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Finding Help For Others

It can be incredibly challenging to watch a friend, family member, or romantic partner struggle with emotional or behavioral problems. Many people avoid or delay seeking treatment that could improve their lives, which can make those who care about them feel powerless to help. But there are a variety of steps people can take to encourage someone they care about to consider professional support.

How can I convince someone to seek therapy?

While you cannot force anyone to enter therapy, you can ask about what they are struggling with and how they are coping, anticipate potential resistance to therapy, listen to the reasons why they might be hesitant to try therapy, and speak with them about why therapy could be worthwhile, despite these concerns.

What if my loved one refuses to go to therapy?

If the person is resistant to therapy at first, you can follow up on the possibility at a later point. You can assure the person that you will respect the privacy of the conversations they have with a therapist, and offer to make the process easier by helping to find a therapist, arranging a consultation, providing transportation and, if desired, accompanying them to their first sessions.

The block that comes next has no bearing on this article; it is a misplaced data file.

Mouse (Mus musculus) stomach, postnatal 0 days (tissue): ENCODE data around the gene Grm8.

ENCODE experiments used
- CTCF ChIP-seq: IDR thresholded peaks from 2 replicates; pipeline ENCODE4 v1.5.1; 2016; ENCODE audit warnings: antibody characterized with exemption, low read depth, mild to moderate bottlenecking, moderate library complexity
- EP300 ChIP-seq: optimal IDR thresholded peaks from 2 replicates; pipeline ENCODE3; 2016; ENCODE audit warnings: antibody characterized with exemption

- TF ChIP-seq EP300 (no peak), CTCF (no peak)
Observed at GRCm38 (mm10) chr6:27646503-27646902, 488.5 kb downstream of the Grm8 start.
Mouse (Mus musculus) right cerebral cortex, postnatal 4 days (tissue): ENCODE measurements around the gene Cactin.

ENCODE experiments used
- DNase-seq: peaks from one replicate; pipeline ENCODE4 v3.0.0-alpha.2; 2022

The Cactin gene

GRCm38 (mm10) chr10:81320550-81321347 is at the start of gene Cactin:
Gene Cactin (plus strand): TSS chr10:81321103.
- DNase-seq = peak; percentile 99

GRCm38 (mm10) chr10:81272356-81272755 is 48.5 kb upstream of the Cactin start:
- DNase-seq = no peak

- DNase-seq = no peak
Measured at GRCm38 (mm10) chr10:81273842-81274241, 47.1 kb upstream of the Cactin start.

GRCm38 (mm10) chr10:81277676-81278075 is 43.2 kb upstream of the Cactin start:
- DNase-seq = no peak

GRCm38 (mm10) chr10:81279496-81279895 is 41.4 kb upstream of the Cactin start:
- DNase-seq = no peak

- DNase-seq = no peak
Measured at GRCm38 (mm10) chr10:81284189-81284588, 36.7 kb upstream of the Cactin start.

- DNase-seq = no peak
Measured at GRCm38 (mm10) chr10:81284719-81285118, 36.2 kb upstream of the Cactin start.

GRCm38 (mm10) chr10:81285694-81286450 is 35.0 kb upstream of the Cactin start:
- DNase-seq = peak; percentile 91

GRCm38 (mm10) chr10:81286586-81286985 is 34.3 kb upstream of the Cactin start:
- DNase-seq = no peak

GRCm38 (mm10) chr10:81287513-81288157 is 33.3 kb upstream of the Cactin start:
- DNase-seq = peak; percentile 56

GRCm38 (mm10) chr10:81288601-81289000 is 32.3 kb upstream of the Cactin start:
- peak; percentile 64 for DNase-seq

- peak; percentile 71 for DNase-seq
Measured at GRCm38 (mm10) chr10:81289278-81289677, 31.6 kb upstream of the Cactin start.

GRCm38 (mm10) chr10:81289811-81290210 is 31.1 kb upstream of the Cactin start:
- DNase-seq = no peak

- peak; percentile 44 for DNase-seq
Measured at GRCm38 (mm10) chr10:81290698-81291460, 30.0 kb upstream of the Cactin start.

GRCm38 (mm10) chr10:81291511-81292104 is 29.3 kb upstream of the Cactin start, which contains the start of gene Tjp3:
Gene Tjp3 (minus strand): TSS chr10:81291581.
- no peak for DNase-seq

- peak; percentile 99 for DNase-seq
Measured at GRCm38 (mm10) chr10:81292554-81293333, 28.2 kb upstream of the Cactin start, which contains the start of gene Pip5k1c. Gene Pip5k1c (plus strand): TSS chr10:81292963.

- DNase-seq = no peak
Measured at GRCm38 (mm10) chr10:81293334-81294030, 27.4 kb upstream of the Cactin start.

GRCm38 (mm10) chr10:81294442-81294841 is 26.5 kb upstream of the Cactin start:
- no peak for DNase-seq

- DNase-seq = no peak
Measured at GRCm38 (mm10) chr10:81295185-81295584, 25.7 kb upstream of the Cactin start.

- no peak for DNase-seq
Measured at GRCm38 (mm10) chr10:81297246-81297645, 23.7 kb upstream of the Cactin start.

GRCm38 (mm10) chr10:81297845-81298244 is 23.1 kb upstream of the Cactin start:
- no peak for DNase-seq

What if a loved one needs inpatient care?

For someone who poses an immediate danger to themselves or to others, more intensive, inpatient treatment may be an option. This can include voluntary as well as involuntary hospitalization, though the latter may be less effective than a voluntary stay. In-patient treatment can last roughly a week to a week-and-a-half, but may be shorter or longer depending on the individual’s symptoms and recovery.

What if a loved one needs inpatient treatment for substance abuse?

Individuals with a severe drug or alcohol use disorder may benefit from long-term inpatient treatment. The steps their loved ones can take to help research and obtain the best treatment possible include the following:

Should I consider a family intervention?

Loved ones of someone struggling with drug or alcohol abuse or another mental health condition may be tempted to aggressively confront that person, perhaps together as a family—but there are serious limitations to this approach. It may be more advisable to avoid negativity and threats, offer kindness and encouragement, and clearly communicate your care for and desire to support the person.

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